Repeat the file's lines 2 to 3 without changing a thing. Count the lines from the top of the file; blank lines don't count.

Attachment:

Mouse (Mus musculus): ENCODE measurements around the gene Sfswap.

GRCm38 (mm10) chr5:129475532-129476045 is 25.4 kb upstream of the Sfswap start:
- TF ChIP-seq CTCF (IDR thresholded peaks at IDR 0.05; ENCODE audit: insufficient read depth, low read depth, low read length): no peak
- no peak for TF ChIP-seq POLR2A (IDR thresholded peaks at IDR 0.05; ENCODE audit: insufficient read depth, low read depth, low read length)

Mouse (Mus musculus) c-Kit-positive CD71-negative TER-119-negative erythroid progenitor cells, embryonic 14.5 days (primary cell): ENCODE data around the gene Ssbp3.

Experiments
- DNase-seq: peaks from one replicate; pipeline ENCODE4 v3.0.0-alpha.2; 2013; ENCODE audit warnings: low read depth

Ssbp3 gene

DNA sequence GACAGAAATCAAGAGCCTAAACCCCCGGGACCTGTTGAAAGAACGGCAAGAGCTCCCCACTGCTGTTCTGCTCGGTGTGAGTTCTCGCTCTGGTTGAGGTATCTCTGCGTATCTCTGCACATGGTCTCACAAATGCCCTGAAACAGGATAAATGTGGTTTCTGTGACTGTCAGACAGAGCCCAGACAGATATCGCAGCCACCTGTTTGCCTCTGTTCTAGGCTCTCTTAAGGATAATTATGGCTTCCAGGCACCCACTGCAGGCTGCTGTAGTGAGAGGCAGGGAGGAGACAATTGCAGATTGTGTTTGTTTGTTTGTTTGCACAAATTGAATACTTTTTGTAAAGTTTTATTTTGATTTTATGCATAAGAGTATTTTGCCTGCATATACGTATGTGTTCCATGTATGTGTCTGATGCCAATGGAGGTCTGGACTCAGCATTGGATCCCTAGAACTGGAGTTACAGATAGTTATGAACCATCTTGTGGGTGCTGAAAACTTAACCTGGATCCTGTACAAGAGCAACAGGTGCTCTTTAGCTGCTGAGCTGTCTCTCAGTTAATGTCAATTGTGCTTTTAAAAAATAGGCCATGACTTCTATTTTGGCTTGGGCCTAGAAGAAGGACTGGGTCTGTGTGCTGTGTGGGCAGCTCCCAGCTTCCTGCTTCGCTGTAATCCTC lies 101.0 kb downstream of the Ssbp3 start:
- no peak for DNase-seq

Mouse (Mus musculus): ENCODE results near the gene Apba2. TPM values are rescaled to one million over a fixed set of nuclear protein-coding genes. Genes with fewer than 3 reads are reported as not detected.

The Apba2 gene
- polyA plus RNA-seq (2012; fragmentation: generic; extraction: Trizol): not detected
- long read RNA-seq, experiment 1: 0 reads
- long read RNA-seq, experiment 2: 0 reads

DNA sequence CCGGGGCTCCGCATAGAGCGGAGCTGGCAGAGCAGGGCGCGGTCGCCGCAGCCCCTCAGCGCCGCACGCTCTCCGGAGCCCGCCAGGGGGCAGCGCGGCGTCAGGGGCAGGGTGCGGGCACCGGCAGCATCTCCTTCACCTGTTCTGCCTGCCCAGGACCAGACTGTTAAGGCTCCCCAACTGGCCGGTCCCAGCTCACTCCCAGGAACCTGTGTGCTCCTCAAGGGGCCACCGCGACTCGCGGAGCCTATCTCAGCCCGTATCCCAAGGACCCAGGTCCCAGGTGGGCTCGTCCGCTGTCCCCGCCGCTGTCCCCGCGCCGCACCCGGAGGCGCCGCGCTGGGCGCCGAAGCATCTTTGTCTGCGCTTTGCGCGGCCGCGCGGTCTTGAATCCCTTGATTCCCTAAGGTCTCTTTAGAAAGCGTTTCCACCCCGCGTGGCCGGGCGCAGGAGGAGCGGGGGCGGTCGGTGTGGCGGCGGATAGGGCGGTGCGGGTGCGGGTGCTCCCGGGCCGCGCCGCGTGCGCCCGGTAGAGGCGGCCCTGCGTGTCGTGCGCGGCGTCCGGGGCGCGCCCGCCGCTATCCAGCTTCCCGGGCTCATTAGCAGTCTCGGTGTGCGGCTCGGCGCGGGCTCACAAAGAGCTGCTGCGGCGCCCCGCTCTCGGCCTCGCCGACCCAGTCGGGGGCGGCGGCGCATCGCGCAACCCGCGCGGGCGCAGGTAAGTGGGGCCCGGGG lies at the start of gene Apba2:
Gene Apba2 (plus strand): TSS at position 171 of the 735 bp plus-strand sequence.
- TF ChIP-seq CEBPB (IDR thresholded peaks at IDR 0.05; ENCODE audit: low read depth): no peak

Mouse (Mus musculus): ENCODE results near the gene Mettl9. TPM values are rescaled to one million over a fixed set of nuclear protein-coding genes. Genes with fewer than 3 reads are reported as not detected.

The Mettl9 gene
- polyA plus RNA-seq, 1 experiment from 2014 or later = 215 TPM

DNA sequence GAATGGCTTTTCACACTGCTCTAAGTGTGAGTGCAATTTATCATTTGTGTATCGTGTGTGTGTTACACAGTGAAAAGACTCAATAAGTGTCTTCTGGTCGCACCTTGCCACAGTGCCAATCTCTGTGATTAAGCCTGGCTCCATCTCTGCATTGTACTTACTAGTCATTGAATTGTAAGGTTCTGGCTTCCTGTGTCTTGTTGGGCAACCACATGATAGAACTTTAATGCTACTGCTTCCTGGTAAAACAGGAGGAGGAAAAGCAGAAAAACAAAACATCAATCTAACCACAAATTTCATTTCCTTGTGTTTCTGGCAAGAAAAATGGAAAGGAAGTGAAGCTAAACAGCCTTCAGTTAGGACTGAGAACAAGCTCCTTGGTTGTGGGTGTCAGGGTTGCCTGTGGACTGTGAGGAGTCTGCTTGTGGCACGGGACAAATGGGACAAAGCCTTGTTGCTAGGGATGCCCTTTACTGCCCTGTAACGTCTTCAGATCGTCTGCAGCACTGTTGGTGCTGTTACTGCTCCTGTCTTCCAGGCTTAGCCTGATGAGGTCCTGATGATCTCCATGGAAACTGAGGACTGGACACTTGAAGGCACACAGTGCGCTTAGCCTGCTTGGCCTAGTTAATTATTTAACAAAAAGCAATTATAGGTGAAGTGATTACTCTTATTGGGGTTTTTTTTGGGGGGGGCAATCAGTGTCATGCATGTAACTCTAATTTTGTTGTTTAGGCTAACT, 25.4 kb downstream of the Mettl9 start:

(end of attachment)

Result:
GRCm38 (mm10) chr5:129475532-129476045 is 25.4 kb upstream of the Sfswap start:
- TF ChIP-seq CTCF (IDR thresholded peaks at IDR 0.05; ENCODE audit: insufficient read depth, low read depth, low read length): no peak